The legal status of assisted human reproduction in Romania : a brief discussion on surrogacy
Revista Română de Drept Comparat, 2016, No. 1, pp. 56-74
BRODEALĂ, Elena, The legal status of assisted human reproduction in Romania : a brief discussion on surrogacy, Revista Română de Drept Comparat, 2016, No. 1, pp. 56-74 - https://hdl.handle.net/1814/63208
Retrieved from Cadmus, EUI Research Repository
This article discusses the legal situation of assisted reproduction in Romania. It explains the main legal provisions in this field and how assisted reproduction came to be regulated in Romania. Moreover, the article also aims to illustrate some of the reasons that led to a relative lack of regulation in the domain of human reproduction in Romania and why a legal framework in this domain is needed by discussing the specific case of surrogacy. During State Socialism, Romania had one of the harshest anti-abortion legislations in the history of Europe. It is believed that between 1966 and 1989, the period during which this legislation was in place, around 10.000 women died because of illegal abortions, 2.000 were imprisoned and many others had to deal with serious health problems for the same reason. After the fall of State Socialism and after such a strong invasion of the State in the private lives of its citizens, Romanian law-makers were rather reticent to take a position vis-à-vis the power of the State to intervene in the domain of human reproduction. This inevitably resulted in a legislative gap in this field, which includes the area of assisted reproduction. As this article shows, there were several attempts to create a more comprehensive legal framework for assisted reproduction. However, none of these were appropriate for the complexity of the questions raised by assisted reproduction. Apart from the problematic content of the legislative proposals, discussing them and assisted reproduction as means of counteracting the current demographic crisis existent in Romania is also subject to criticism. This is because access to assisted reproduction is rather exclusive (and exclusionary) and it is generally granted to those who are informed about it and who can afford it. In the last part, the paper brings to light some of the problems that arise in practice because of the current legislative gap. To do this, the paper highlights how Romanian courts have dealt so far with surrogacy that occurs in Romania although no regulation surrounding it exists. Finally, the author concludes with a call for further inter- and multidisciplinary research (e.g. feminist, medical, legal, ethical) regarding the issues connected to assisted reproduction in Romania and for elaborating a proper legal framework in this area to prevent any kind of abuses and inequalities.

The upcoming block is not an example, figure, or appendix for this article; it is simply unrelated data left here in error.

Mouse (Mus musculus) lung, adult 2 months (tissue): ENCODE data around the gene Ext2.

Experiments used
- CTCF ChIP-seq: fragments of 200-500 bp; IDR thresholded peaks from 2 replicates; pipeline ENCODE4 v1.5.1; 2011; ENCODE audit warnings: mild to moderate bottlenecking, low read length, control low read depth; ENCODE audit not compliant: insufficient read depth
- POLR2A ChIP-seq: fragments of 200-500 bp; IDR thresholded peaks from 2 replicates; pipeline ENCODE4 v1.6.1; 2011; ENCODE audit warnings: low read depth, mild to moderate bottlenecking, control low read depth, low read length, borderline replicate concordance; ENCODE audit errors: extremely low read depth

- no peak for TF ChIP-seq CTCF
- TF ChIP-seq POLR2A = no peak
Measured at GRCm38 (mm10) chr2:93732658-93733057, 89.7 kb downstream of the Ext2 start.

Cadmus permanent link: https://hdl.handle.net/1814/63208
External link: https://www.ceeol.com/search/article-detail?id=475150
Publisher: Universul Juridic
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